My Mum: No, I haven't, but I've been very busy lately! I had to do [insert other chore or errand] all morning and then I got tired and went for a lie down after lunch, so I ran out of time! I can't be expect to do everything around here and your father certainly never helps. He's always working late as well as Saturday mornings! I asked him to do [insert task] weeks ago and he hasn't still hasn't done it yet!
    Me:

    The pure and honest truth is that I usually only ask in the first place in order to gain information. If the chore wasn't done, I would do it myself - I just needed to know if she had done it or not. But to her I seemed to be saying, "WHY HAVEN'T YOU DONE THIS CHORE?!". Keeping in mind the "assumption of judgement" in FJs has helped me to phrase things a little better (I sometimes need to explain why I need to know, not just what I need to know) or to placate her when I mess up. Anyway, I digress...

    I guess what I'm getting at is to sit back and take a breath first and fore most and remember those little short hand points - eg. "INFPs can sound rude and blunt but don't always realise or intend it", and, "INFPs need their feelings to be validated (or at least to not be invalidated)", and "INFPs don't often pick up subtle Fe signals and need me to be more explicit at times" etc. The problem here, is that I felt like I was doing all of those things. I kind of took it as an unvarnished and personally tinged account, but a valid one nevertheless. Willingness to engage in discussion without being directive and pointing out stuff right away to me is validating the other person's feeling. Should I be asking about their emotional state now? I know this seems like a dumb question, but it honestly would feel so wrong if someone did that to me, that I can't guess what the response would be. It's sort of like George on Seinfeld discovering that the key to his success was to do everything exactly opposite of what he would naturally be inclined to doing. I thought I was being helpful by stating where my thinking diverged from hers and asking her how I could be more helpful in my response. If it seems like these rules particularly apply to the situation, stop and try to rethink the INFP's responses. TBH you don't need that much help because you're usually pretty good about doing this - the misunderstandings tend to be relatively minor with you.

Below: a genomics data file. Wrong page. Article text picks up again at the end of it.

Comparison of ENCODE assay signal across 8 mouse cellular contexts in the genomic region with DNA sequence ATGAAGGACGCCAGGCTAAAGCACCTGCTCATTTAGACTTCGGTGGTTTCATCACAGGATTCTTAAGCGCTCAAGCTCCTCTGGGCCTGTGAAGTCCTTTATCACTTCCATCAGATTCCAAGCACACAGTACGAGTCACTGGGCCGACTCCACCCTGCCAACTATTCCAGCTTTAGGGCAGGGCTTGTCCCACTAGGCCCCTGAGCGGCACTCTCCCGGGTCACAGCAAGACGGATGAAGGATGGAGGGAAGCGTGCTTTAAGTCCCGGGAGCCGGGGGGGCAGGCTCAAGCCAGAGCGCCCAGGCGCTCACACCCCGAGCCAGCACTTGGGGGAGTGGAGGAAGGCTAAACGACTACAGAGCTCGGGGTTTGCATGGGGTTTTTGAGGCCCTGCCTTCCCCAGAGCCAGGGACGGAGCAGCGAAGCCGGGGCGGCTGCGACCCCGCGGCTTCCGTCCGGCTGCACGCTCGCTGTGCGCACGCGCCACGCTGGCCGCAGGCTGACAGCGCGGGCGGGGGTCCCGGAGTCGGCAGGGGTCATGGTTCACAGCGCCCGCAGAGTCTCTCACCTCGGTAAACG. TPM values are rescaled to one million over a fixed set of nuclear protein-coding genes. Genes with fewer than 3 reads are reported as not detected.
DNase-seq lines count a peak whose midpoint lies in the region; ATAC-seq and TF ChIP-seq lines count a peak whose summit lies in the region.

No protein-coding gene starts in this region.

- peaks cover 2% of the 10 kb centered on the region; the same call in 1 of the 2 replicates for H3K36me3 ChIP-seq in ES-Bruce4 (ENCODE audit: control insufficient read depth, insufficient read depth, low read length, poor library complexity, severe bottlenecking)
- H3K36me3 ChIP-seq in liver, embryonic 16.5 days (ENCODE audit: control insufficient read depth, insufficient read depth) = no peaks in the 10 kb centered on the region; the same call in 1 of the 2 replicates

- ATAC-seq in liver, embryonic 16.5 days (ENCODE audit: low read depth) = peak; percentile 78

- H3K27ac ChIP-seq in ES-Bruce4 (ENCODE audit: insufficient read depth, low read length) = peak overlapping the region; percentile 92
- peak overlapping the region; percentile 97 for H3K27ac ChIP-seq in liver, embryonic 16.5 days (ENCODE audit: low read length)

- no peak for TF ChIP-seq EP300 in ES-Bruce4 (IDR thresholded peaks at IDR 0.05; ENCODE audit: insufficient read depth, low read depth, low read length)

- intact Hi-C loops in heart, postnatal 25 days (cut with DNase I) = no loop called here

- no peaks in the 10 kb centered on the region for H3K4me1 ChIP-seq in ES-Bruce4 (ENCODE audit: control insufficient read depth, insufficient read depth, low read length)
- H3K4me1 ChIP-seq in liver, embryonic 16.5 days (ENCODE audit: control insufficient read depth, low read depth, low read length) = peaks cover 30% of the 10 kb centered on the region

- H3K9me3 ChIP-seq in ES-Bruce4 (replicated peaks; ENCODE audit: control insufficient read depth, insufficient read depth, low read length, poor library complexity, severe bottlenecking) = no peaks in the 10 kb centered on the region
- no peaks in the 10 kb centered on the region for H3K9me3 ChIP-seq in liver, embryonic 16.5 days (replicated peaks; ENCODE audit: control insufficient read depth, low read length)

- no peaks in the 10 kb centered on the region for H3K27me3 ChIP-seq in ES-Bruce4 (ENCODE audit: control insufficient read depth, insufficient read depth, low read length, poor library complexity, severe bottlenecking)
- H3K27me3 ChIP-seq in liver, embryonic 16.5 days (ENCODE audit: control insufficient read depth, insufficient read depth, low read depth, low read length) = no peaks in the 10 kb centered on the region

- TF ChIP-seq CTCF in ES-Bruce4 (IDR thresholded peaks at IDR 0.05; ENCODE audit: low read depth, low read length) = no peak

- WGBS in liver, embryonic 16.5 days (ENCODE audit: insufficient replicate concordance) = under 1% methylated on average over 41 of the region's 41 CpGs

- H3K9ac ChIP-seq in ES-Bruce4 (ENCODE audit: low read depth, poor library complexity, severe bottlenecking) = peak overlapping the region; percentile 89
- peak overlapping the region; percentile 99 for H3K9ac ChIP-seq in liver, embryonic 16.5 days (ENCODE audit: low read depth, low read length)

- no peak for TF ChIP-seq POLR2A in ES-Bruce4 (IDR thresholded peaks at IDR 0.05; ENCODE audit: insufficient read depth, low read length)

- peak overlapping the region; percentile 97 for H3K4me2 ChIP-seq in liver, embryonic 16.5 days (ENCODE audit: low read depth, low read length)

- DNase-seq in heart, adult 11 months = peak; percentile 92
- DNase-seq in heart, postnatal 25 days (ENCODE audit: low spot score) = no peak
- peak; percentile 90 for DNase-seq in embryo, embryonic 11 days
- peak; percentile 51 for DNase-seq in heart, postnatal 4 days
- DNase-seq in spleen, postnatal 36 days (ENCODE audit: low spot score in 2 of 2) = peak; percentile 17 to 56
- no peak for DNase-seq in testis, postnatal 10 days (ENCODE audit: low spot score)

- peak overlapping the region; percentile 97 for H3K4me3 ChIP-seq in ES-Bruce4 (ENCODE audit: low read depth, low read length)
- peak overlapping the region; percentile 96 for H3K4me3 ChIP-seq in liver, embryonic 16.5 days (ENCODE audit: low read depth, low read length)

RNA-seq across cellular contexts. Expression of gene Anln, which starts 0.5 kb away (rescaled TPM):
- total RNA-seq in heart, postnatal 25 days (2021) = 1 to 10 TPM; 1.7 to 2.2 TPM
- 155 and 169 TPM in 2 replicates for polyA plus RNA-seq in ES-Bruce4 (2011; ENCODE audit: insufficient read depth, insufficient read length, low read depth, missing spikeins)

As for your role in the discourse specifically, that's a tough one. Perhaps if you had said outright, "I'm having trouble understanding where you're coming from. Can you give some examples?" (This is good - to me it sounds like what I'm thinking, but I realize now I need to state things more explicitly) it might have gone down better. If you're confused, say that you are. We can't see the same inconsistencies that you do in what we're saying, so we assume it's clear unless people say otherwise. This is also helpful. To us those inconsistencies seem so clear that it's hard not to believe that people are willfully not seeing them, but I realize that it is just like some of the other stuff we can't see that you can. It helps to at least know what stuff to verbalize moreA little (sensitive) Te style directness can help us to understand what you're feeling. I noticed some of the INFJs did this, but once things got terse, it seemed to stop.